WASHINGTON - November 21 - Walmart workers and community allies today announced plans leading up to and on Black Friday, saying 1500 protests are scheduled for across the country, in what is set to be one of the largest mobilizations of working families in American history. Workers are calling for an end to illegal retaliation, and for Walmart to publicly commit to improving labor standards, such as providing workers with more full time work and $25,000 a year. As the country’s largest retailer and employer, Walmart makes more than $17 billion in profits, with the wealth of the Walton family totaling over $144.7 billion – equal to that of 42% of Americans.

“Black Friday 2013 will mark a turning point in American history,” said Dorian Warren, associate professor at Columbia University. “Fifteen hundred protests against Walmart is unprecedented. Working families are fighting back like never before – and have the support of America behind them.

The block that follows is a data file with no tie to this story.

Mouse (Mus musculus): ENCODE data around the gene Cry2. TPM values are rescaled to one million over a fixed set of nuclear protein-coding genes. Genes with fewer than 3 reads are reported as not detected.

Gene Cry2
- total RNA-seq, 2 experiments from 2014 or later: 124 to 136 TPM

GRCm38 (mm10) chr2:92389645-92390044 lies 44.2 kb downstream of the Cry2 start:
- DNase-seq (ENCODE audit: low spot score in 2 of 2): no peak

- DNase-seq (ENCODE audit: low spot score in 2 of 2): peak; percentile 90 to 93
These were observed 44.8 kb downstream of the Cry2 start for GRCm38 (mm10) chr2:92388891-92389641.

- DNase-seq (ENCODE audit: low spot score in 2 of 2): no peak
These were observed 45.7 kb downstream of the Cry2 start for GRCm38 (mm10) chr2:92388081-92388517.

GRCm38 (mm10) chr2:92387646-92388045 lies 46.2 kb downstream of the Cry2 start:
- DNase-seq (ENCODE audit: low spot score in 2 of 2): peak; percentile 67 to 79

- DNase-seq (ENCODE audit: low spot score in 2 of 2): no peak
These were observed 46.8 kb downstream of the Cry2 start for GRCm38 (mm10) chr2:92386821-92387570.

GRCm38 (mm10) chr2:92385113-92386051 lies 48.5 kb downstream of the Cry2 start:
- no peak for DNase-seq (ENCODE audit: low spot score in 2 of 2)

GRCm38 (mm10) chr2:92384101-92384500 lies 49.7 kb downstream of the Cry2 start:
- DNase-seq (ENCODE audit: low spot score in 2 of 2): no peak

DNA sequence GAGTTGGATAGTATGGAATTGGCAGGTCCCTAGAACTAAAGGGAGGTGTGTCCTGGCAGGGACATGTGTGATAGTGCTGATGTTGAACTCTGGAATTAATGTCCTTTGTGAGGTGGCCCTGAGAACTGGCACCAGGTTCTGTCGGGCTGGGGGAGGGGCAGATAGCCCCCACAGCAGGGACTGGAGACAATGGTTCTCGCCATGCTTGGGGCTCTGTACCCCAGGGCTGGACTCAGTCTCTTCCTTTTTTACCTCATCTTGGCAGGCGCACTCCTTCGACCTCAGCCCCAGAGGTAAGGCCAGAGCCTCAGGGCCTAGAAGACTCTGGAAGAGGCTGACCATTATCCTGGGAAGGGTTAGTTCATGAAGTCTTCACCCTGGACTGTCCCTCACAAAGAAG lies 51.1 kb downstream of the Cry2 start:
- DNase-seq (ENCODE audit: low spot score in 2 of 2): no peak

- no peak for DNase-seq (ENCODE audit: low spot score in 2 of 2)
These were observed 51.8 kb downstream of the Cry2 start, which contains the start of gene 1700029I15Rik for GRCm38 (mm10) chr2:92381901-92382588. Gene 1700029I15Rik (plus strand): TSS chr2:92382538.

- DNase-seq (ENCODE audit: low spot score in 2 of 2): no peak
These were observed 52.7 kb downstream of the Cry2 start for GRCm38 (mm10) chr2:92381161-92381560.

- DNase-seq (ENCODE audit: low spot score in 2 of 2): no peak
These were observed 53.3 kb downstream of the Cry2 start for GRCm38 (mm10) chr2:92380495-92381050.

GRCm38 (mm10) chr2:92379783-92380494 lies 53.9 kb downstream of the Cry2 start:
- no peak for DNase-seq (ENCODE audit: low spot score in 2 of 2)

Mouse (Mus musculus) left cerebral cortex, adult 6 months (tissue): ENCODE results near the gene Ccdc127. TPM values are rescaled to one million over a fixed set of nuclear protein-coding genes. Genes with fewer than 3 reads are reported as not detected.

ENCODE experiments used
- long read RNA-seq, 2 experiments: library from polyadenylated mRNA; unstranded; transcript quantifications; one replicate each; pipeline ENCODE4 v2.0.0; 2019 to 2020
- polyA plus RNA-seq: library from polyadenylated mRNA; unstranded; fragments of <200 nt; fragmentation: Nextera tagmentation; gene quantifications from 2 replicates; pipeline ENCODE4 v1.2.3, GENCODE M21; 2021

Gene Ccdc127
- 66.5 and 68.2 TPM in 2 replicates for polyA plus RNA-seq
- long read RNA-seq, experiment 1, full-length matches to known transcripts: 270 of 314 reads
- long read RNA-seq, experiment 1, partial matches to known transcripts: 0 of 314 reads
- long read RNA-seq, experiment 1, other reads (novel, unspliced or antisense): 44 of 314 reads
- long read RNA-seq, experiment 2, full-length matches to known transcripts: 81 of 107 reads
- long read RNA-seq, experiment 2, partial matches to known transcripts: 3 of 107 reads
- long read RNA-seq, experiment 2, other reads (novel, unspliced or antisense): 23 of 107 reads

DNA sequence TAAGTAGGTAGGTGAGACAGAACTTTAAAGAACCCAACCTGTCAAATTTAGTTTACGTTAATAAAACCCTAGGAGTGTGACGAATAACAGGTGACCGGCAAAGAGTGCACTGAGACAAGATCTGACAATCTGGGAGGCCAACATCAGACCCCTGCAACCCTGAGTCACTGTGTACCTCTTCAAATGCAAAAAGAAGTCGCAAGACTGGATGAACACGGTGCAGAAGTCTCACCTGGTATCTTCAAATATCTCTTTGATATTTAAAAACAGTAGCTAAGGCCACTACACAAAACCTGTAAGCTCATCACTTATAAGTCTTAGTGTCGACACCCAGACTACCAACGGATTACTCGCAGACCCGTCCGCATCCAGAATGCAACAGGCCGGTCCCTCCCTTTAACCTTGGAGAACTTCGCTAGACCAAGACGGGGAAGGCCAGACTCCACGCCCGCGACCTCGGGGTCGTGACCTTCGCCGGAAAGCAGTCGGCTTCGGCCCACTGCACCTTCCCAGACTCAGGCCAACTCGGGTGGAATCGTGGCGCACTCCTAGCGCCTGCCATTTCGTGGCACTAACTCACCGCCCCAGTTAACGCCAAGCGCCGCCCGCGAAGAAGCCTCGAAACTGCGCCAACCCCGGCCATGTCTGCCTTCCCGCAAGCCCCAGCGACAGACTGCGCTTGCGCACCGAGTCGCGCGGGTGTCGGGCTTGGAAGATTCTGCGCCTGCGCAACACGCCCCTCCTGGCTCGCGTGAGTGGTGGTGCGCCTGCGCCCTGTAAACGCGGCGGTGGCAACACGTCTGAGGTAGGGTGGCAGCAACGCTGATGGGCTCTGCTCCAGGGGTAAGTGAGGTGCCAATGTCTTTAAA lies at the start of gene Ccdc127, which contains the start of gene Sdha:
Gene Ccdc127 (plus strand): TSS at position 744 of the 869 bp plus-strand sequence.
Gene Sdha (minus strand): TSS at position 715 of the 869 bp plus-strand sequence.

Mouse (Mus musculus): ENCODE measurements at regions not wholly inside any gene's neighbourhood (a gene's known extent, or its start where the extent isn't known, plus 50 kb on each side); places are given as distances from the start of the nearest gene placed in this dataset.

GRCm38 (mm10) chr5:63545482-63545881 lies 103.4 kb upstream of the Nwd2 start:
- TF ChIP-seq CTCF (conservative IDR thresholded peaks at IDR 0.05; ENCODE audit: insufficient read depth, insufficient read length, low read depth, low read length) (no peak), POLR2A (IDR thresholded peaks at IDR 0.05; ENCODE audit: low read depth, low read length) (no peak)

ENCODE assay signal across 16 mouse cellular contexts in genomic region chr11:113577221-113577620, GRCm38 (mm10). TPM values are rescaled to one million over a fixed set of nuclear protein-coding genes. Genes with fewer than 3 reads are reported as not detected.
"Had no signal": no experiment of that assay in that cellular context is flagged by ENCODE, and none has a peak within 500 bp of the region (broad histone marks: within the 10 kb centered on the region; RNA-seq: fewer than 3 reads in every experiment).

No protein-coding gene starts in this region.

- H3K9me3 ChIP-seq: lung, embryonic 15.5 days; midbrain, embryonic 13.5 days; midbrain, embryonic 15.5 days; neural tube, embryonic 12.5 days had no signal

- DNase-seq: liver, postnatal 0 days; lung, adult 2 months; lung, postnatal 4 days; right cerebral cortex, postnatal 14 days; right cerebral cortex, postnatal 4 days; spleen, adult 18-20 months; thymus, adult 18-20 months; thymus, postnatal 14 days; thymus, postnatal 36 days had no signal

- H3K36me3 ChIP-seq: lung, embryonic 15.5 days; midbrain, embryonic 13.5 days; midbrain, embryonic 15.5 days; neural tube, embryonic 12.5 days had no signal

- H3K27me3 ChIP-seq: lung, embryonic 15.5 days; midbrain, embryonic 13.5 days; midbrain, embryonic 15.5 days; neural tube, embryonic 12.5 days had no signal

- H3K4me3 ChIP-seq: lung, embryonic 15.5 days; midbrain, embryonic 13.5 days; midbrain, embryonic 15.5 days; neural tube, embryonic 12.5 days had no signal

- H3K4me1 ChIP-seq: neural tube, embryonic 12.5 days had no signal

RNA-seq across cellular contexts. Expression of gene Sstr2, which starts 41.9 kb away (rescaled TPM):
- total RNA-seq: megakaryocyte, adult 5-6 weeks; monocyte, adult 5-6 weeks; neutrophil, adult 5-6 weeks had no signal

Emboldened by news from Walmart CEO Bill Simon that as many as 825,000 workers are paid less than $25,000 a year, workers and supporters are calling for better jobs nationwide. Major protests are planned in more than a dozen metropolitan cities, including Los Angeles, Chicago, Bay Area, Seattle, Sacramento, Miami, Minneapolis and Washington, DC.

The announcement follows revelations this week that many Walmart workers don’t have enough money tocover Thanksgiving dinner for their families. A photo from a Canton, Ohio store set the internet abuzz Monday, with workers, customersand commentatorspointing to a food drive set up for Walmart’s own employees as proof that the retailer pays its workers poverty wages.

“Walmart’s right that associates do stick together and look out for each other. We have to because Walmart and the Waltons seem to be fine with the financial struggles that we’re all facing,” said Barbara Gertz, a five-year Walmart employee from Colorado. “We’re are all in the same situation, one that Walmart creates by paying us poverty wages that aren’t enough to cover holiday meals. We don’t want handouts; we want an employer that pays us enough to afford Thanksgiving dinner – and dinner every night of the year.”